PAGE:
BROOKINGS – “Guitar, vocals, harmonica, oldies, contemporary rock, pop, folk, country, originals.”
So reads the orange-and-white-on-black calling card of Brookings musician Tommy Edwin. That’s his stage name, adopted by substituting his middle name, Edwin, for his surname.
He’s also Thomas Chase, 65, a retired South Dakota State University plant scientist who’s carving out a second career as a self-described one-man band.
Edwin calls himself a “classical military brat.” He was born in 1951 in upstate New York while his dad was flying missions in Korea. The late Maj. Gen. Levi Chase, United States Air Force, was a P-51 fighter pilot and double ace, with 12 aerial victories to his credit in World War II and tours of duty in wars in Korea and Vietnam. He was shot down on a mission over Burma but survived and was rescued.
“I lived in 26 different places before I moved to South Dakota,” Edwin said, relating the circuitous route that took him to playing gigs in Brookings. “We moved all over the place. We lived all over the (United) States: California, Virginia, Florida. We had tours in Germany, Okinawa and Taiwan.”
“That’s all before I was 19 or 20,” he explained. “There was awhile there, when my father was moving up the ranks, we were moving every year.”
From being an Air Force military brat Edwin moved over to the Navy, where he served four years as a radioman. Following that he attended a community college for two years, after which he transferred to State University of New York, College of Environmental Science and Forestry, where he “trained as a forest biologist.” He went on to complete a doctorate in botany at the University of Vermont (Burlington).
Then came what Edwin called “the post-doc trail.” Continuing his education, he attended the University of Nebraska, calling that his “introduction to the Midwest, because we’d never been stationed in the Midwest. I did a post-doc down in Lincoln. Then I did another post-doc out in Berkeley (the University of California) and I did a lot of work out in the California forests on a research project.”
“My doctorate is in botany,” he added. “I was what’s called a plant pathologist and a mycologist. After the post-doc at Berkeley, I got the job here at South Dakota. I came here about 1990.”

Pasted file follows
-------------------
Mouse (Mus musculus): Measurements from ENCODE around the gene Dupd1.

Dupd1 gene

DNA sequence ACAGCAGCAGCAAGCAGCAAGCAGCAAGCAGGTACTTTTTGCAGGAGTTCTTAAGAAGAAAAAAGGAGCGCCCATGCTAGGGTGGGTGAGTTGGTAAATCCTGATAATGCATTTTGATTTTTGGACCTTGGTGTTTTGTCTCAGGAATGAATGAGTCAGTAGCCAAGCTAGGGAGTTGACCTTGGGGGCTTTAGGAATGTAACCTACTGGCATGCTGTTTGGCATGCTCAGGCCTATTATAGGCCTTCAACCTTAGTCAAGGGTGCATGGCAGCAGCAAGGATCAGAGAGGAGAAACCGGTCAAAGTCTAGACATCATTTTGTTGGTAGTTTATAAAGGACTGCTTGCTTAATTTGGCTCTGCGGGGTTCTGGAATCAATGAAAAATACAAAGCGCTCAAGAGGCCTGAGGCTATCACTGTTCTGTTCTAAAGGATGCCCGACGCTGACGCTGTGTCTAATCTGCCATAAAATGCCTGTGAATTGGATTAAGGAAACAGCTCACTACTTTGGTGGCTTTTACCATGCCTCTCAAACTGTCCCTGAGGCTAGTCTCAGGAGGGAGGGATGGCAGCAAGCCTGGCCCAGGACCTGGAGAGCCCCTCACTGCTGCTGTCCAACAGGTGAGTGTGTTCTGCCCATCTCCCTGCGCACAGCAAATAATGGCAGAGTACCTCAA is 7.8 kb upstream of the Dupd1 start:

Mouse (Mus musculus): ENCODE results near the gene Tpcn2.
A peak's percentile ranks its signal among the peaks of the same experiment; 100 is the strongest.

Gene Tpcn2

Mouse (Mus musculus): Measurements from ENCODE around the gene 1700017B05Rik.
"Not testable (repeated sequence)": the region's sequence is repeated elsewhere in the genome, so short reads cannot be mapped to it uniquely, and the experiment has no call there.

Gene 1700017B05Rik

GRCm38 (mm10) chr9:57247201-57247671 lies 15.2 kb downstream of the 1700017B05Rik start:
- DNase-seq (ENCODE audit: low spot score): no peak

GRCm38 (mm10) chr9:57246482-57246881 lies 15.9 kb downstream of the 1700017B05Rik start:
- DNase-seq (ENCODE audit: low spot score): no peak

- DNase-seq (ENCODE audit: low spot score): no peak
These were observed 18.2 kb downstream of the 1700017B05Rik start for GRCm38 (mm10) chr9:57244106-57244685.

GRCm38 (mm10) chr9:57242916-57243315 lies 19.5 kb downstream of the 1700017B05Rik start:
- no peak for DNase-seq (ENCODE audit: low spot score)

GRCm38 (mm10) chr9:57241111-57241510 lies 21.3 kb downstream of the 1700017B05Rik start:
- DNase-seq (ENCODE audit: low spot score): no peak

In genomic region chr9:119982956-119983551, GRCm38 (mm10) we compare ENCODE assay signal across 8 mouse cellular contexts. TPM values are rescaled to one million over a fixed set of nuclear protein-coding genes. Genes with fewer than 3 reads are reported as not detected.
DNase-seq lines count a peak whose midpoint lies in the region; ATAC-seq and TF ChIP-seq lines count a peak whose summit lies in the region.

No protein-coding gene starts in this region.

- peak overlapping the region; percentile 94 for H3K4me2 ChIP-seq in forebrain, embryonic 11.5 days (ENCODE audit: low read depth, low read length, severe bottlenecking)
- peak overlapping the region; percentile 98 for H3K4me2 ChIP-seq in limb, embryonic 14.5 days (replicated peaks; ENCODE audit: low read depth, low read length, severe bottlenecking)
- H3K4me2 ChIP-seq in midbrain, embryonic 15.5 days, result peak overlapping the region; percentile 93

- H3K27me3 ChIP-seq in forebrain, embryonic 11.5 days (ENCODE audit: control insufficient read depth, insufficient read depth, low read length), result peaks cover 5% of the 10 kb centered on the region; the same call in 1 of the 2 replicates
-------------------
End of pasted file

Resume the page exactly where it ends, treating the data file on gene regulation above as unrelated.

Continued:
Serving on the faculty in the SDSU Plant Science Department, he taught and did research in plant pathology for about 25 years.
All the time playing guitar
While Edwin was spending his time moving around the world on all-expenses-paid trips courtesy of the United States Air Force, he was also keeping up with the musical trends of the times.
“All the time I was playing guitar,” Edwin said. “When I was a kid music was really taking off, with the Beetles and all that, a big folk-rock explosion, then the big heavy-metal bands that came in. Everybody wanted to do that; so in Okinawa and Taiwan I started hanging out with guys in bands. I became a drummer.”
Taipei, the capital of Taiwan, had a sizable American military and diplomatic community that included a school system for dependants.
“We had garage bands and all that and we played music in the late ’60s,” Edwin said. “Then I kind of put that away as I went on to pursue an academic career. But I took up guitar and have been playing all the time.”
Retired three years ago, he bills himself a “singer, songwriter. I write some of my own material. I do a lot of ’60s, ’70s guys: some Bob Dylan, Gordon Lightfoot, James Taylor, Jim Crowe.”
Edwin is a regular entertainer in the Sioux Falls Downtown Street Musicians program.
“They got me three or four gigs down there, very nice gigs,” he said. “You go in and play a couple hours say at one of the breweries. I played at Urban Archeology (a grouping of shops featuring antiques, vintage items and curiosities) a couple times.”
Here in Brookings, he’ll be the opener for the headliner band at Thursday’s Downtown at Sundown. In August he’ll play two gigs for Music on Main. While he’s paid to perform, Edwin admits that his music money wouldn’t be enough to keep the wolf from the door.
“Thank goodness for a good retirement system at SDSU and Social Security, ’cause my day job’s covered,” he said unabashedly. “Anything I make on music is a bonus.
“Right now I’m recovering all my costs for equipment. I must be in $7,000 or $8,000 for equipment.”
Meanwhile, his career keeps moving forward.
“Last year, nobody knew me,” he said. “So I picked up a few gigs and I did OK for a first year. This year it seems to be picking up quite a bit. I’ve had like 17 bookings this summer so far.”
And he likes what he’s doing.
“I’m having a great time,” Edwin said. “I’m getting out and playing music for people. I’m getting great feedback wherever I go and play.”
He also has hopes for the future: to cut a CD in fall and to play at the Brookings Summer Arts Festival in 2018.
“I just want to keep playing locally, build up my reputation and get more billings locally and see what happens.”
Come winter, “if things slow down” he’s considering going to Florida: “We’ve got the snowbird generation down there.”
Being able to play acoustic guitar, six-string, 12-string and harmonica gives Edwin the versatility to play the music he loves. “I can do a lot of blues, with harp (harmonica) and guitar,” he said. “I can do most all of Bob Dylan’s stuff. I usually close my shows with ‘Tambourine Man.’”
Edwin did an “all Bob Dylan show” at the Cottonwood Café on May 24, the legend’s 71st birthday. “We had a pretty good little crowd there and I did a couple sets of all-Dylan material.”
His bottom line in his new career is simple: “I’m having a gas. It’s just great.”
If you’d like to know more about the prof turned pro musician – and maybe engage him for a gig or two – send him an email: [email protected] or call him at (605) 691-4847.
Contact John Kubal at [email protected]